• I've been watching the fourth and final Season of The Man From U.N.C.L.E. this week, and I've got to say, I'm really amazed at how well the producers managed to pull the show back from the absurdity and campy depths of Season 3. If anything, they may have pulled it back a bit too far – some of the S4 episodes are positively grim.
The season begins with a mole hunt in U.N.C.L.E.'s Berlin HQ, which features a surprisingly harrowing (for 60's television, anyway) scene of Napoleon Solo (Robert Vaughn) being interrogated by another U.N.C.L.E. agent. Unfortunately, this episode also features one of the most unconvincing uses of the MGM backlot's "waterfront," but I blame that on the director's poor blocking.
This season also features the great two-parter, "The Prince of Darkness Affair," with a fine villainous turn by Bradford Dillman. And then there's "The Deadly Quest Affair," in which my man Darren McGavin (and a lepoard!) hunts Solo and the girl of the week through the abandoned buildings and empty streets of a condemned section of New York. "The Survival School Affair" features another mole hunt, this time at U.N.CL.E.'s secret, Caribbean island training school (run by film noir tough guy, Charles McGraw)! Hell, so far (I'm about halfway through the season) there hasn't been a outright clunker in the bunch. Some of these tales are almost Mission: Impossible grim, with the heavies meeting very nasty ends indeed. Even the traditional "light moments" that we've come to expect at the end of the episodes are frequently dropped in favor of Solo and Kuriyakin (David McCallum) simply walking away or heading off to a new assignment.
The producers also spent some serious money in this last season, with some snazzy new futuristic and functional sets for U.N.C.L.E. headquarters, and a new office – and a regular secretary/assistant – for Mr. Waverly (Leo G. Carroll). This season the writers also seemed to have a firmer hand on how exactly U.N.C.L.E. was organized and run. That helped the verisimilitude of the stories, too.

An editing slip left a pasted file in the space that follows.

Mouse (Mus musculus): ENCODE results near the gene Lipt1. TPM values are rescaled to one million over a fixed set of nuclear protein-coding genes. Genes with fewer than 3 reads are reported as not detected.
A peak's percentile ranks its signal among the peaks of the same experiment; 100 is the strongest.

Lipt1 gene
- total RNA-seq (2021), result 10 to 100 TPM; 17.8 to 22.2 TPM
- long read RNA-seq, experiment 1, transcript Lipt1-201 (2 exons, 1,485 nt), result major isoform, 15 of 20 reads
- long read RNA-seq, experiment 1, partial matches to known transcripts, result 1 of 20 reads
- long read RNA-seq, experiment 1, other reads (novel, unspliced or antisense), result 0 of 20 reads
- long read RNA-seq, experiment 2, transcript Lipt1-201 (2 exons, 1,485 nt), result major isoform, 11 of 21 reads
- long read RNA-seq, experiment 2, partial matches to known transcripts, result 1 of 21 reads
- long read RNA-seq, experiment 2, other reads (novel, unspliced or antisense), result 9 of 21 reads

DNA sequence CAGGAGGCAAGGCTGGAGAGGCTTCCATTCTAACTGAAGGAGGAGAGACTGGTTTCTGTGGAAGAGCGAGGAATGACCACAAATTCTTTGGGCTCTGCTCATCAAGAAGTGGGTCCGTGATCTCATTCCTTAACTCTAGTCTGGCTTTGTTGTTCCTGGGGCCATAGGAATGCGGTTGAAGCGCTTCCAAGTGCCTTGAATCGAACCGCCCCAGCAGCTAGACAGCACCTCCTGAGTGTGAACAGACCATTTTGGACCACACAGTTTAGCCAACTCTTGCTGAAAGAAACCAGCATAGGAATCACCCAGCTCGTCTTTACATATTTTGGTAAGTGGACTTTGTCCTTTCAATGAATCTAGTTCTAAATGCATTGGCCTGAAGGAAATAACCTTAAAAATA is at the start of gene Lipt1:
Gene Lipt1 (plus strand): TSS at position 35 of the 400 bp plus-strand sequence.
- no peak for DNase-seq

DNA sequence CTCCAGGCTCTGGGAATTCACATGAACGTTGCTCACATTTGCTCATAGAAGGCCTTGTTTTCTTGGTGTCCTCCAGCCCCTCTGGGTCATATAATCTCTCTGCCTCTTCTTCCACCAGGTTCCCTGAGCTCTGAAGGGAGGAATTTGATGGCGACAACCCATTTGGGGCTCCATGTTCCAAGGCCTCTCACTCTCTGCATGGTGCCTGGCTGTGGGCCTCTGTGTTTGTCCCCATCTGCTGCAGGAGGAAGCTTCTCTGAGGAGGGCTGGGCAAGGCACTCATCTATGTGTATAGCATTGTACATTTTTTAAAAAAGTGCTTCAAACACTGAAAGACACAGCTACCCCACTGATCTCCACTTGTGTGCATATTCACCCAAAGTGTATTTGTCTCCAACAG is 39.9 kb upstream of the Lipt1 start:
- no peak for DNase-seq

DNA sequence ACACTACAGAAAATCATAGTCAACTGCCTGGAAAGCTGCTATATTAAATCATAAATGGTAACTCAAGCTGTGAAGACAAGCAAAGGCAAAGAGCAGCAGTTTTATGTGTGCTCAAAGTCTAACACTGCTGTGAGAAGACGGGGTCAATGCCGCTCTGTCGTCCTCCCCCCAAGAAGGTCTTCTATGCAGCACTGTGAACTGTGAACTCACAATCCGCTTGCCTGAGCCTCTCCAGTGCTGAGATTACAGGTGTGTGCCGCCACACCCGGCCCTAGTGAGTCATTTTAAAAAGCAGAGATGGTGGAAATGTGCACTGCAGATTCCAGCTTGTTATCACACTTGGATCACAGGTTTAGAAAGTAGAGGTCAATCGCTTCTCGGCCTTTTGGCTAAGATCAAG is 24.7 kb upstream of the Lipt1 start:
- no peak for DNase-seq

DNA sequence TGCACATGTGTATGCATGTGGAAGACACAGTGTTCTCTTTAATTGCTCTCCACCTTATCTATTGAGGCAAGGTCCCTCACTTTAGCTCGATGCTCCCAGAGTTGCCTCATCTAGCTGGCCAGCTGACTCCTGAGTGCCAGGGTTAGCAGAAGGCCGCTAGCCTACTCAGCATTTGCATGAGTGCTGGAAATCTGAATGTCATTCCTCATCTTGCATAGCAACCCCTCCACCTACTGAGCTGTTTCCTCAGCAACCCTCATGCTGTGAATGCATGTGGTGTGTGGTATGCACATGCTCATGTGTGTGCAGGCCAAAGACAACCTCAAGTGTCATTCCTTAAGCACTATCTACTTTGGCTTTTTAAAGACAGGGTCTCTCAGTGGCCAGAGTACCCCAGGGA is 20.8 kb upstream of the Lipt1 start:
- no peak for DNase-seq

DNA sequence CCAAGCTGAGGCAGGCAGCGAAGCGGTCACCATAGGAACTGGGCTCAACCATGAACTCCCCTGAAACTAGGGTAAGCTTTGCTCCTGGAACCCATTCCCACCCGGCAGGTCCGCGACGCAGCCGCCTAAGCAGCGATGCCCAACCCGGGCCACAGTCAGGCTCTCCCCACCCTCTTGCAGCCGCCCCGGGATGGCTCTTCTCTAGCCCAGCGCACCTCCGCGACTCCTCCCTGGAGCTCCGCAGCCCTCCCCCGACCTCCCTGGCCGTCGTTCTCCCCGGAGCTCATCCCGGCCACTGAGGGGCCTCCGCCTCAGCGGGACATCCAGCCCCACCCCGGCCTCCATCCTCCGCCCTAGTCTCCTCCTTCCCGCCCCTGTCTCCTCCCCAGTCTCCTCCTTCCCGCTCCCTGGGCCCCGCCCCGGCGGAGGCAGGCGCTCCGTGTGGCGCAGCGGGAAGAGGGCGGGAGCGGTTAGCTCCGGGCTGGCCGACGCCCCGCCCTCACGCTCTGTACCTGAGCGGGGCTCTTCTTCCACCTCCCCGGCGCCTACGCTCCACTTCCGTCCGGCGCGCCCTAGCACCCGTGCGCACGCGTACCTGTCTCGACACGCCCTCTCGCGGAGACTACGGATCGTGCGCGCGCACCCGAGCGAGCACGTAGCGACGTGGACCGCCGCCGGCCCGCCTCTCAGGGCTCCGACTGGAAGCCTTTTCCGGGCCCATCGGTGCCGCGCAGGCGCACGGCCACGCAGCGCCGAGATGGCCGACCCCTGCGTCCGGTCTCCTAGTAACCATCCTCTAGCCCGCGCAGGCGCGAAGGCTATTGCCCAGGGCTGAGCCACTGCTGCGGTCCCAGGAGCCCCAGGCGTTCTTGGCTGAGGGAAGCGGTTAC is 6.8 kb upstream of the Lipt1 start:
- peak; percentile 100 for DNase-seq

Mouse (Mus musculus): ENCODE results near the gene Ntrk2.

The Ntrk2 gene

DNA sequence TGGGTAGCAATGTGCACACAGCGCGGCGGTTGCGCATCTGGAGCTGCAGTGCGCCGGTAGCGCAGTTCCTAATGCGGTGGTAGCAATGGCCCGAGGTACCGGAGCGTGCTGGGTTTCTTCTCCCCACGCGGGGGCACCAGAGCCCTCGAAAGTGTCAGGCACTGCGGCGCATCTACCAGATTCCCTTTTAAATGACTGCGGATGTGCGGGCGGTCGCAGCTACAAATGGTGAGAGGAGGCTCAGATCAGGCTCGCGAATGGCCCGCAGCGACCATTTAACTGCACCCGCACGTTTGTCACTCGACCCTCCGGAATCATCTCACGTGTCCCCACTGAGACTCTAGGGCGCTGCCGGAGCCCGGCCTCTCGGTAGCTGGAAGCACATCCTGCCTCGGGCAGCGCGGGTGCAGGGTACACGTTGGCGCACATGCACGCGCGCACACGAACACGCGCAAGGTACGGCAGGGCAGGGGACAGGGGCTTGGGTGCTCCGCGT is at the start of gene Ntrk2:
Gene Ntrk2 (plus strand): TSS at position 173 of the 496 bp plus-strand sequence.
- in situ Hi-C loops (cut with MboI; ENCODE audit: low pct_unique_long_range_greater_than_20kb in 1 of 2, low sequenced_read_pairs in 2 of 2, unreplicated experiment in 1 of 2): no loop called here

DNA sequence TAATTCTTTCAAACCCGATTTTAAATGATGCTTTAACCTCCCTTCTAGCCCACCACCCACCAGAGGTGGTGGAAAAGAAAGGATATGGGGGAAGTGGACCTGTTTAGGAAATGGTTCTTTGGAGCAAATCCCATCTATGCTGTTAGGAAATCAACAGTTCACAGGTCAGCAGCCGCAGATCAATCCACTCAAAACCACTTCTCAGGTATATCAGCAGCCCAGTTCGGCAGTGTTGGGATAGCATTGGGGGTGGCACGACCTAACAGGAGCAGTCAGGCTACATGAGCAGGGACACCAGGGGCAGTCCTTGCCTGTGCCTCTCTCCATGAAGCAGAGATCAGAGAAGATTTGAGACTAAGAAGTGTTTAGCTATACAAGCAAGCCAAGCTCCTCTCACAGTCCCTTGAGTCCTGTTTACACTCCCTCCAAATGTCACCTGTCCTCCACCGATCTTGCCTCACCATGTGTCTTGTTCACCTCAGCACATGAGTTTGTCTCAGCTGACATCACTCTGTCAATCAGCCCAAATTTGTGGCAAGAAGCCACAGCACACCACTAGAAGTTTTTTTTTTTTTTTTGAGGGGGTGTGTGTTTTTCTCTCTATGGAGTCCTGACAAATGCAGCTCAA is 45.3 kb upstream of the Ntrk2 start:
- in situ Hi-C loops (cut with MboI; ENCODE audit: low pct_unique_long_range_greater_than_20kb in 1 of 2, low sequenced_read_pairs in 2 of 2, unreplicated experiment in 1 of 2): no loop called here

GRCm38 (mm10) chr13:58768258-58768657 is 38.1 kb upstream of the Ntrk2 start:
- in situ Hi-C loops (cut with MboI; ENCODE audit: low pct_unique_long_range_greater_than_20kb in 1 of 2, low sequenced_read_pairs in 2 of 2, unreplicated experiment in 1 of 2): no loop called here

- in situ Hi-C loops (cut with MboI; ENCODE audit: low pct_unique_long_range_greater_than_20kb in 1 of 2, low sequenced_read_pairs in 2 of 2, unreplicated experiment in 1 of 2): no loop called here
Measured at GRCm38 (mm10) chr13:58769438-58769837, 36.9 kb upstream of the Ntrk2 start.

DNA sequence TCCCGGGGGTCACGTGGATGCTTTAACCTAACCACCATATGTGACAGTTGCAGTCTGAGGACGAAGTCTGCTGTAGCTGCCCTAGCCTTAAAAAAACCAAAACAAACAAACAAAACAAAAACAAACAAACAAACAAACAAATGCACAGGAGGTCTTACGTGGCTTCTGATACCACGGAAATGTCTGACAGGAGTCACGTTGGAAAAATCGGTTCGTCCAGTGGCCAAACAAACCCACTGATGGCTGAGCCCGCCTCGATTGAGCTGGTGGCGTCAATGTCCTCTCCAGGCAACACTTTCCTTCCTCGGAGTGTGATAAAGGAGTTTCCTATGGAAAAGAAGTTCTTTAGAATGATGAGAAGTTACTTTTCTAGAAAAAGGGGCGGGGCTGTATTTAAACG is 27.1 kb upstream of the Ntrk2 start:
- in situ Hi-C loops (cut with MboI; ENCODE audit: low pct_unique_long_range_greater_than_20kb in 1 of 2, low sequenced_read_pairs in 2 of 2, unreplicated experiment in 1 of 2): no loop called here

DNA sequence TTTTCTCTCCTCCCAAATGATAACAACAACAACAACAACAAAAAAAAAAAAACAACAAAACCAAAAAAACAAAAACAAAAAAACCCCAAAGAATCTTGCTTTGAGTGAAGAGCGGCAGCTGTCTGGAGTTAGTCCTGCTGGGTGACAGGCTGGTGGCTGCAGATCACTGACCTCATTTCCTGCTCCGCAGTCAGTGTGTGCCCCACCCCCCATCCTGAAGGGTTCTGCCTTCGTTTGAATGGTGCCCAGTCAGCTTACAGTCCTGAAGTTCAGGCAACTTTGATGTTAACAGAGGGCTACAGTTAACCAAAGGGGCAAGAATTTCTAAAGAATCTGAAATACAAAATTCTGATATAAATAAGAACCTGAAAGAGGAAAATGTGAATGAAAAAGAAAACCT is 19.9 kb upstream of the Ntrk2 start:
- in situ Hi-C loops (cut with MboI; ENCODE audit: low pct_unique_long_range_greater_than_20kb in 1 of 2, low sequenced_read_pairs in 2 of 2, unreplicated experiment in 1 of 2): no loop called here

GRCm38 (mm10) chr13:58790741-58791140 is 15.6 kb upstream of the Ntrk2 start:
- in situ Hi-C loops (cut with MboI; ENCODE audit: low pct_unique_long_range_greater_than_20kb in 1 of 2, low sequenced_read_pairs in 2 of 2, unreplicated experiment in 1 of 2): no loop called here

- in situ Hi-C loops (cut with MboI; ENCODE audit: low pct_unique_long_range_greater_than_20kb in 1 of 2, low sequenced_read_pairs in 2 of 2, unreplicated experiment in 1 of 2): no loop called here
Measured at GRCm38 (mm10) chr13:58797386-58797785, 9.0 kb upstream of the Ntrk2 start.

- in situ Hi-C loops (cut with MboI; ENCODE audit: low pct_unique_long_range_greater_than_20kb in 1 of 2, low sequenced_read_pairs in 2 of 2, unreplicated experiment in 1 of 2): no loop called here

Well, even if it was too late to recapture the vast audience that tuned out and never came back after their ill-advised embrace of dumb camp comedy in Season 3, it's nice to know that, creatively anyway, the program redeemed itself somewhat before it was canceled.
• Still working my way through Get Smart Season 3 an episode or two at a time. Still funny after 40 years. "Maxwell Smart, Private Eye" and "99 Loses CONTROL" (with guest villain Jacques Bergerac of Special Mission Lady Chaplin) are a couple of real stand outs so far. Barbara Feldon... sigh....
• It turns out that I was able to pick up the Second season DVD set of Burn Notice (which came out this past Tuesday), after all. I don't have cable – or even broadcast television now, actually – so I've been following this series on disc. I've managed to avoid any spoilers for the season, which isn't easy in this internet age. I've only watched the first episode so far, but I'm still diggin' it.
• Didn't read any spy fiction this week or watch any spy movies (just TV shows). Been under the gun on some writing/editing projects, and had a death in the family, so time's been tight. Watching some TV episodes (the aforementioned U.N.C.L.E.s and Smarts) during meal breaks was about the most I could manage. Maybe I can get back to those Alan Caillou paperbacks next week. I would really like to start posting some more book reviews here.
How was your week?